• When using finger foods think about them being firm enough to hold but soft enough to break up with squished fingers, with the exception of meat.
  • Introduce a new vegetable each day for at least one week up to two. 
  • After a week or two you can start introducing sweeter vegetables and fruit as well as other types of foods. Remembering that food needs to be soft to be begin with while they get used to moving food around their mouths and breaks up more easily in the mouth. 
  • After they have had vegetables and fruits in the diet you can start to introduce other foods such as fish, meats, eggs, cheese, bread, pasta etc. 

Here is a list of the first 100 foods to introduce.

Fruit and vegetables

  1. Apple
  2. Avocado
  3. Banana
  4. Beetroot
  5. Broccoli
  6. Cauliflower
  7. Green beans
  8. Butternut squash
  9. figs
  10. Mango
  11. Melon
  12. Pea puree
  13. Peach
  14. Parsnip
  15. Pear
  16. Potato
  17. Pumpkin
  18. Prune
  19. Sweet potato
  20. Squash
  21. Watermelon
  22. Coconut
  23. Carrot
  24. Onion
  25. Strawberry
  26. Spinach
  27. Tomato
  28. Orange
  29. Brussel sprouts
  30. Kale
  31. Papaya
  32. Lemon
  33. Lime
  34. Starfruit
  35. Raspberries
  36. Blackberries
  37. Courgette
  38. Kiwi
  39. Pineapple
  40. Cucumber
  41. Celery
  42. Aubergine
  43. Garlic
  44. Parsley
  45. Artichoke
  46. Basil
  47. Mushrooms
  48. Corn
  49. Peppers
  50. Sugar snap peas
  51. Blueberries
  52. Grapes
  53. Asparagus
  54. Watercress
  55. Oatmeal
  56. Porridge
  57. Rice
  58. Toast
  59. Pasta
  60. Millet
  61. couscous
  62. Crackers
  63. Buckwheat
  64. Polenta
  65. Cornmeal
  66. Barley
  67. Brown rice
  68. Bulgar wheat
  69. Quinoa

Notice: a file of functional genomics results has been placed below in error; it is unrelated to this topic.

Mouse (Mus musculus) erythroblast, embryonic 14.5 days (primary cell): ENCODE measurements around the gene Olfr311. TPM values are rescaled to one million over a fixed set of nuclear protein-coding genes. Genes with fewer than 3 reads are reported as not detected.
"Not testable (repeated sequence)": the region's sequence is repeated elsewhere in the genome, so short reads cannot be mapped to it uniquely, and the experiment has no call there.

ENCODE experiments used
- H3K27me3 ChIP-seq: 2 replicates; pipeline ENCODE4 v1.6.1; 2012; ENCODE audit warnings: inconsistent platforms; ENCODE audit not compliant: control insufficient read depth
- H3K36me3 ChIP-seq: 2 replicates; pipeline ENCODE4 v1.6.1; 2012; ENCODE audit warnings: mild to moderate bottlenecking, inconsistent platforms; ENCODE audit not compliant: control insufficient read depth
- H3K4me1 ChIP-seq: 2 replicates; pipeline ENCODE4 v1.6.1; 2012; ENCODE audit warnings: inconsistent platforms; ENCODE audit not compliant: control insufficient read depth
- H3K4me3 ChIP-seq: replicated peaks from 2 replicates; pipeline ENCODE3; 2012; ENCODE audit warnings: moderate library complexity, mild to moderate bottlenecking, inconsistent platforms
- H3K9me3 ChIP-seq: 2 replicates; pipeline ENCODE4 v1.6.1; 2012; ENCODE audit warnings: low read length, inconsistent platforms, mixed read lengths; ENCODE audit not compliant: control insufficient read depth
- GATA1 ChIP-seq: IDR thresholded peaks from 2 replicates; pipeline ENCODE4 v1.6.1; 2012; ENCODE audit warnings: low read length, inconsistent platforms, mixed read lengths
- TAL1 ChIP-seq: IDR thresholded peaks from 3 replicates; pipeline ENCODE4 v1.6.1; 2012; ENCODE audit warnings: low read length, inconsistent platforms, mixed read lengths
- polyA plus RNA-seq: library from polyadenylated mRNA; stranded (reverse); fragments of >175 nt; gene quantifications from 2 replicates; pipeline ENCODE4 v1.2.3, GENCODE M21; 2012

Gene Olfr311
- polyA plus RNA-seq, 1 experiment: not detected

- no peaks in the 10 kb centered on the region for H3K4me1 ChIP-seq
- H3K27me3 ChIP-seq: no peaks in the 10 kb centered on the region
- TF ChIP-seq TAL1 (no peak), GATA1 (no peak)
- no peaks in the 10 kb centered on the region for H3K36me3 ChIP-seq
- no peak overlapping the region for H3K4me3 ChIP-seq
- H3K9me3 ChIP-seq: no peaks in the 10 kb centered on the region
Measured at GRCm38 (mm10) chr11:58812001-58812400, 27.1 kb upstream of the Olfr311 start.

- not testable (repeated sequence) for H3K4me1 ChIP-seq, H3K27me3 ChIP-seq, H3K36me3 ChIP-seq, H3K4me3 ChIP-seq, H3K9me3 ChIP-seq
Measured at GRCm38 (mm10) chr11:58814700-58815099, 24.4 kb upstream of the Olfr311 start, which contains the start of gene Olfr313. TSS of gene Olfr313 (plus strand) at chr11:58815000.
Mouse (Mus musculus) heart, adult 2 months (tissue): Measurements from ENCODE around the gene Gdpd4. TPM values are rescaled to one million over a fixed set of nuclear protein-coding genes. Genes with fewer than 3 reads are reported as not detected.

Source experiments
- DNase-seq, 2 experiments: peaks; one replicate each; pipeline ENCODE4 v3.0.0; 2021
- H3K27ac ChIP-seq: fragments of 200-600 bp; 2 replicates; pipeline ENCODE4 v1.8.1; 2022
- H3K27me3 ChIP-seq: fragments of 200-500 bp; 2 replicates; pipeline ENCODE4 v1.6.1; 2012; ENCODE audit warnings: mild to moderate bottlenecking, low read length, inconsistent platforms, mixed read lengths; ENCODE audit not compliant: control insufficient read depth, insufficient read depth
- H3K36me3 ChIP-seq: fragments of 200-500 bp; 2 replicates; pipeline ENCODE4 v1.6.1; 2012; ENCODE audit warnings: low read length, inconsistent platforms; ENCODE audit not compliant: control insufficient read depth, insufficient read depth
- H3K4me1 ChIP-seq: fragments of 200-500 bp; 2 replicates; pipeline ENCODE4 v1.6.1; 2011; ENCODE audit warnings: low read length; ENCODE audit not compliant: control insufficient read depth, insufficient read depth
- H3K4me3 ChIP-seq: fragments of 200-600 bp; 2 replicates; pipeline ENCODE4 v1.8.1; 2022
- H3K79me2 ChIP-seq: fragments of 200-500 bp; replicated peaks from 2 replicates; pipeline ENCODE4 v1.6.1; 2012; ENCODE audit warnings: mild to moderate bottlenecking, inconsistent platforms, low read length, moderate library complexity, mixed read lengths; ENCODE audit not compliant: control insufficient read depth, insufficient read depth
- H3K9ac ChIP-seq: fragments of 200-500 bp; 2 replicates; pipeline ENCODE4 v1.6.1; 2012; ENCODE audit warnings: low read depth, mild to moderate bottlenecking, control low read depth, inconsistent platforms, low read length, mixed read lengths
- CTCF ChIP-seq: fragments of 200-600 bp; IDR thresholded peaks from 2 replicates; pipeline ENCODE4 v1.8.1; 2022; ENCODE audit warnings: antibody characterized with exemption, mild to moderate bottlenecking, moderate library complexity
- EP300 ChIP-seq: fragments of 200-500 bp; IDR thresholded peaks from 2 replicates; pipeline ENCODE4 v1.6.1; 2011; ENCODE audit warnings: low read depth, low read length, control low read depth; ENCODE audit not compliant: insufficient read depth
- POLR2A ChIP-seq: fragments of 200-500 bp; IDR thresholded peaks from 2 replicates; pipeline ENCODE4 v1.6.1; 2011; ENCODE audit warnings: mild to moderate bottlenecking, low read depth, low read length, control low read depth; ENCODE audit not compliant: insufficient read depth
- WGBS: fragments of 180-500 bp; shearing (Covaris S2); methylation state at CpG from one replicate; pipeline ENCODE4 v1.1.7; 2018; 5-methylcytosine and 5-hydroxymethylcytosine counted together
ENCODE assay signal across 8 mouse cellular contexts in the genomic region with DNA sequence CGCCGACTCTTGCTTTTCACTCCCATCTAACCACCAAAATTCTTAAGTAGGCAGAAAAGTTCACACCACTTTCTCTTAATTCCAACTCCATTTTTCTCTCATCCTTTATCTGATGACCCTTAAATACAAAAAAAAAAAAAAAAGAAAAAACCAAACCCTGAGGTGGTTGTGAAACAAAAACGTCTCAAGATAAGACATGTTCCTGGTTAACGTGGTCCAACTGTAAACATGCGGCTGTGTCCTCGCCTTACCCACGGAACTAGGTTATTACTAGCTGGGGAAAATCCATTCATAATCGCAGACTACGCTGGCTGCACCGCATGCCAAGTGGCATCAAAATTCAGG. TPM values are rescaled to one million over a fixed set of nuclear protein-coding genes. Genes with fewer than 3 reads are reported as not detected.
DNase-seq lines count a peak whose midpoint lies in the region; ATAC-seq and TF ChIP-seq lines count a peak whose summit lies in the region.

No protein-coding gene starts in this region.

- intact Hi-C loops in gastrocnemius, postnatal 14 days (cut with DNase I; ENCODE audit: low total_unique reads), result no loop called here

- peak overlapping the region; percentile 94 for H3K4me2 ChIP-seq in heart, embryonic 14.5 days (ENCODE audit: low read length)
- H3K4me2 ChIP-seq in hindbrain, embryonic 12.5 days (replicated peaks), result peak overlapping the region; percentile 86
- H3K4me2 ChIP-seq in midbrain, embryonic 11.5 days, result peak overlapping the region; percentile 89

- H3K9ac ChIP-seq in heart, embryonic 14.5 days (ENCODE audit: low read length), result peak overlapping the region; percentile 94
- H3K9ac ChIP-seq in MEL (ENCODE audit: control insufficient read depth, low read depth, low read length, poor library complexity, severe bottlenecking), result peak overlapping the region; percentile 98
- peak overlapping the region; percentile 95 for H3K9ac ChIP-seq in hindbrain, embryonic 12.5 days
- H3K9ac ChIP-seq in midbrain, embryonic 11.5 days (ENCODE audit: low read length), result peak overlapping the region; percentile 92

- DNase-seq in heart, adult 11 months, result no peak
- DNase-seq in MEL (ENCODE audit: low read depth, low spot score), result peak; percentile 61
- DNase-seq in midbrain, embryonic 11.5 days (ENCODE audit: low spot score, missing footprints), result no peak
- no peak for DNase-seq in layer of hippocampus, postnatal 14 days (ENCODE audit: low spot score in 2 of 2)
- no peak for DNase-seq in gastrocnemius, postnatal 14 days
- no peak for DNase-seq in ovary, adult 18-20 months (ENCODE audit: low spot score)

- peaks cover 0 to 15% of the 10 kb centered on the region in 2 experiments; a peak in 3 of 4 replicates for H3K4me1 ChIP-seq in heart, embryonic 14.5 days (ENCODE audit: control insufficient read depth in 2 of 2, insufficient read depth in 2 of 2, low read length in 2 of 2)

70. FreeKeh
  71. Spelt
  72. Egg
  73. whole milk plain yoghurt
  74. Cottage cheese
  75. whole milk
  76. Cream cheese
  77. Cheddar cheese
  78. Ricotta
  79. Mozzarella
  80. Lamb
  81. Salmon
  82. Cod
  83. Red lentils
  84. Turkey
  85. Tofu
  86. Chicken
  87. Almond butter (smooth)
  88. Peanut butter (smooth)
  89. Cashew nut butter (smooth)
  90. Beef
  91. Pork
  92. Tuna
  93. Liver
  94. Edamame beans
  95. Black beans
  96. Chickpeas
  97. Kidney beans
  98. Sardines
  99. Green lentils
  100. Yellow lentils

100 first foods chart

You may have been told to introduce 100 foods before 1!. Is that necessary? it sounds alot of foods right? The idea is about introducing a wide variety as possible, so your baby gets used to different tastes and textures which can make them more accepting later on. It can also mean that they are more likely to meet their nutritional needs.

If you find this all overwhelming trying to remember which foods you have introduced then help is at hand. I have put together a checklist of 100 first foods to guide you through them and tick them off.

The ages from 6 -10 months are used only as a guide. You don’t have to do them in this order. The foods below for 9 – 10 months plus have some foods that are more advisable for older babies simply because of their texture or size, which can make them more difficult to eat or pick up if you are using the baby led weaning method.

100 first foods chart including foods from fruit, vegetables, starchy foods, dairy and proteins

To make it more manageable, I suggest introducing one new food each day for 5 days of the week. This adds up to 20 new foods in a month. 100 foods in 5 months.

Best first finger foods for baby